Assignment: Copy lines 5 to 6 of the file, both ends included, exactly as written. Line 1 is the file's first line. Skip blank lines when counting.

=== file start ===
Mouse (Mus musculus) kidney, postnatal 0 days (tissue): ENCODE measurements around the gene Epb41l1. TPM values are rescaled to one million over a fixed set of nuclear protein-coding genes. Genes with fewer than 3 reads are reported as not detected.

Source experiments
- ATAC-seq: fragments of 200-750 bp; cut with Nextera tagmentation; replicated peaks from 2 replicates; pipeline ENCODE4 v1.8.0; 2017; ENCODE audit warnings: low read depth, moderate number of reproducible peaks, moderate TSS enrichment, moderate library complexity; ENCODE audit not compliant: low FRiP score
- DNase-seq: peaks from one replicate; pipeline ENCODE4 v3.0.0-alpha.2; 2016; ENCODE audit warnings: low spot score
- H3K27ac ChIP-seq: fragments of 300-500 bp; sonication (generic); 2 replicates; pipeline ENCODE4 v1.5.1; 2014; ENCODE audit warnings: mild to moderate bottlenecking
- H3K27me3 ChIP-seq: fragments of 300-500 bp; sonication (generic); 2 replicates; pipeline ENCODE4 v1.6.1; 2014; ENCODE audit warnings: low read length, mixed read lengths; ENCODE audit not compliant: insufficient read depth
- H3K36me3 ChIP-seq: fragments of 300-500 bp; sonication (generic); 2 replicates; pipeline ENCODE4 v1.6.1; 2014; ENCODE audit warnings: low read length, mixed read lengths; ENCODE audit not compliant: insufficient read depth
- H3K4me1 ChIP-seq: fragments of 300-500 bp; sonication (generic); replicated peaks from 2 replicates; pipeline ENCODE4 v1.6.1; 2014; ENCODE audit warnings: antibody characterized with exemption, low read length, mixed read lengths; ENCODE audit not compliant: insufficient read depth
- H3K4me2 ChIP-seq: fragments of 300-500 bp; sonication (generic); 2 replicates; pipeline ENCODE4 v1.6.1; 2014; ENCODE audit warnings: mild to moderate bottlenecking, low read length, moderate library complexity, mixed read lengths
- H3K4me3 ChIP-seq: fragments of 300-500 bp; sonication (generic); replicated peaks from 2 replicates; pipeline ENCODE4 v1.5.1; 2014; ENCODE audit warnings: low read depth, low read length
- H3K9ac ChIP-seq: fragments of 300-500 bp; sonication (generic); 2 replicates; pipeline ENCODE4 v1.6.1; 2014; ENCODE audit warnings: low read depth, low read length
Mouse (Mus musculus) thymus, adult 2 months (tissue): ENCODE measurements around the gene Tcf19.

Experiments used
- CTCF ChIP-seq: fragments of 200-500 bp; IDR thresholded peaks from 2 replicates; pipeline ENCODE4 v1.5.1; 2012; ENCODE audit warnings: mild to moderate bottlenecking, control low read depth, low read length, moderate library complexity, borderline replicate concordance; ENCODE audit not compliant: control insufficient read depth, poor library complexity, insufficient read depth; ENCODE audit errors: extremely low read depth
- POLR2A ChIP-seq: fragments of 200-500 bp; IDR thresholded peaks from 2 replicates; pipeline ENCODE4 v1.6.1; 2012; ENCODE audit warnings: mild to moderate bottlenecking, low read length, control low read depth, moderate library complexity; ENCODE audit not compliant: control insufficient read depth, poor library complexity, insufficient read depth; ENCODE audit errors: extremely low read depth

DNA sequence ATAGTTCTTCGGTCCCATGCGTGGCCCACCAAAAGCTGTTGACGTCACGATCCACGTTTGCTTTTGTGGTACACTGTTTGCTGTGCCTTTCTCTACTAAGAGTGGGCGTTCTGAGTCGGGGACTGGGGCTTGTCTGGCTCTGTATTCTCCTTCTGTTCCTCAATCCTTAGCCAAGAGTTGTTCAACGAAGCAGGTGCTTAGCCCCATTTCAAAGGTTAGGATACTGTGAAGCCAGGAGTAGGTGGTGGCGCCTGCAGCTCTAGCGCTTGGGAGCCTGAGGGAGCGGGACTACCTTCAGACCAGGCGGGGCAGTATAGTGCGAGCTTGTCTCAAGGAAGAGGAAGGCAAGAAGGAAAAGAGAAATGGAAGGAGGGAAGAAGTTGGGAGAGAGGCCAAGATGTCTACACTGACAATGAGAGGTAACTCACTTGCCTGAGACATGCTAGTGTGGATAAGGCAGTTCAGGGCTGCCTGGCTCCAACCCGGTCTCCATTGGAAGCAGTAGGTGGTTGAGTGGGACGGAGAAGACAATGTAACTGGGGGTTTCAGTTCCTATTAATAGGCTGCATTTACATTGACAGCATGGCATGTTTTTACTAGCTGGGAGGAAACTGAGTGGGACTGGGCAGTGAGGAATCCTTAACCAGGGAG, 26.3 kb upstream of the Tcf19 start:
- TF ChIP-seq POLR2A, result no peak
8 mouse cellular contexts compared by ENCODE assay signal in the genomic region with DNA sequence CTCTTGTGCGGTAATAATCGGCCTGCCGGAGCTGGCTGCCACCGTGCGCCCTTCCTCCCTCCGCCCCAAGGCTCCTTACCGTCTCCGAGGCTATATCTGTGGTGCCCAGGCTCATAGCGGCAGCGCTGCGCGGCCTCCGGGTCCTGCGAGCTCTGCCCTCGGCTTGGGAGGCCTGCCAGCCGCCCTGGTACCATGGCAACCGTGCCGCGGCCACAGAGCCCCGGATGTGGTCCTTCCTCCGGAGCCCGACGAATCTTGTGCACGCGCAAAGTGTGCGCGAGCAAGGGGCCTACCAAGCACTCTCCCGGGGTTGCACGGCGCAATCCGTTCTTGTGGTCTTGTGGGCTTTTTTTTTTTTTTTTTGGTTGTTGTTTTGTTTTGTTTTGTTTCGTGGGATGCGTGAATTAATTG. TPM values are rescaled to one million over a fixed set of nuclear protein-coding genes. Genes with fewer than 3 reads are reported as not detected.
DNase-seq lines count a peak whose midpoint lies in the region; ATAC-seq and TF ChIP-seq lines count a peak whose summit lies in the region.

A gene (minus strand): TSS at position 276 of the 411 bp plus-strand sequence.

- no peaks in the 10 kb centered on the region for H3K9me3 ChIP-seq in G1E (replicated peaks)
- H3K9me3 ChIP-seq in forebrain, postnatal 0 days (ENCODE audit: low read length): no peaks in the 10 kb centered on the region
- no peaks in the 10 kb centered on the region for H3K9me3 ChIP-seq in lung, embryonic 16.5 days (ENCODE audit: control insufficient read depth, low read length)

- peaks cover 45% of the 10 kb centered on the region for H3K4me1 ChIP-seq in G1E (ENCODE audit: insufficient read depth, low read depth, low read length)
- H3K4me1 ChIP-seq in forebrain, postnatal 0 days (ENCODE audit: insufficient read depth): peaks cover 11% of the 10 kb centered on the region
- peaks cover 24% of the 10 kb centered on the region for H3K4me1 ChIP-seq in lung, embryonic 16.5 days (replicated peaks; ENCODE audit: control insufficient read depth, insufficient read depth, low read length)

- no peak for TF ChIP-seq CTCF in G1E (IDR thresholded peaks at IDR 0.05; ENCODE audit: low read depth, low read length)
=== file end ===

- H3K27ac ChIP-seq: fragments of 300-500 bp; sonication (generic); 2 replicates; pipeline ENCODE4 v1.5.1; 2014; ENCODE audit warnings: mild to moderate bottlenecking
- H3K27me3 ChIP-seq: fragments of 300-500 bp; sonication (generic); 2 replicates; pipeline ENCODE4 v1.6.1; 2014; ENCODE audit warnings: low read length, mixed read lengths; ENCODE audit not compliant: insufficient read depth